You could say the first city I visited in Germany was Munich since it's where our plane landed.  As airports go, it was impressive–stylish, modern, A-list retailers and easy to navigate.  But it was hardly the Munich I'd get to see when returning three weeks later for a quick road trip–

It began with a two-hour train ride–the first of many, I imagine.  For only €31 ($41.58), up to five passengers can ride on the same ticket anywhere throughout Bavaria for the entire day (including bus and subways). photo 2

February 24, 2012.  Munich is the third largest city in Germany, the capital of Bavaria.  According to Wikipedia, München is derived from Old High German, Munichen, literally meaning "by the monk's place;"  Monks of the Benedictine order founded the city.

Northern Old Town, FeldherrnhalleSteps of Feldherrnhalle in Northern Old Town, Munich.  Sitting in front of a monument to the Bavarian army (designed by sculptor Ferdinand von Miller in 1892) and situated between statues of two stone lions and bronze casts of Count Johann Tilly and Karl Phillip von Wrede, Bavarian field marshals after whom the hall was named.


Munich's charm, history, energy and distinguished architecture left my jaw dragging, tale-tell mark of virgin tourist.  Best seen on foot, Munich invites a sensory feast, and I walked around like kid in a candy store.  My spirit applauded everything I saw, heard, tasted, touched…and (sometimes) smelled.

I'm going to keep words to a minimum and let the pictures do the talking; if you'd like to know more about them, just mention the number in comments and I'll fill you in on the details.


DSC_0278I didn't get the name of this building but the painting at its pinnacle is stunning; especially against the backdrop of an unexpected gift,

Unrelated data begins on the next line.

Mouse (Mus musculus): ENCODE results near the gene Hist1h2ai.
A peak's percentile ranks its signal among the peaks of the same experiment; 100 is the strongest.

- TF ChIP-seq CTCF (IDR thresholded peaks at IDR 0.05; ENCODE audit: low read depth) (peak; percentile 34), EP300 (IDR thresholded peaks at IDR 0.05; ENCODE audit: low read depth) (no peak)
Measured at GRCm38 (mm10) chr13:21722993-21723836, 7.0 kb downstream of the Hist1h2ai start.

a cerulean February sky. 

DSC_0439Fresh flowers – reasonably priced and beautiful show; always the perfect gift for someone special (even if your someone special is YOU!).

3. DSC_0426One of two statues at the entrance of Deutsches Jagd- und Fischereimuseum, the German Hunting and Fishing Museum located in a former Augustinian church.  Made me think of Pumba. 


photo 4Karlstor (Karl's Gate), western entrance to Old Town. 


photo 3All facing one direction – towards the sun – friends meet and strangers congregate every afternoon for a coffee or drink in Marianplatz.


Theatinerkirche (St. Cajetan's Church) in Northern Old TownThe Baroque Theatinerkirche, impossible to capture
its magnificence in a photograph

Neues Rathaus near MarienplatzIn Marienplatz, Neues Rathaus aka New Town Hall, where you can see almost life-size figures enact a joust and perform the Dance of the Coopers.  Very touristy, but you must see this is you're here.

DSC_0466Gorgeous and expensive, I love these pewter cups, mugs and steins. 

Bavarian Cuckoo clocksCuckoo clocks might be kitschy, but goodness…I will *have* to have one before we head home for good!


German bedding is one of the biggest differences we've discovered since arrival; there's no such thing as a king-sized bed in the American sense–there are always two twins pushed together!  At our hotel, we needed two twins, anyway, and their linens were wonderful and mattresses extremely comfortable.  Germans use duvets and covers in contrast to spreads or blankets…another little surprise to learn.


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There's so much to show and tell, I think I'll break this down into a few posts.  If you have questions, please ask!  All of this is a learning experience for me and I'd love to share what little I know with you!  Keep those cards and letters coming (or comments and emails 😉 ); it's nice to know the world IS small after all {smile}.


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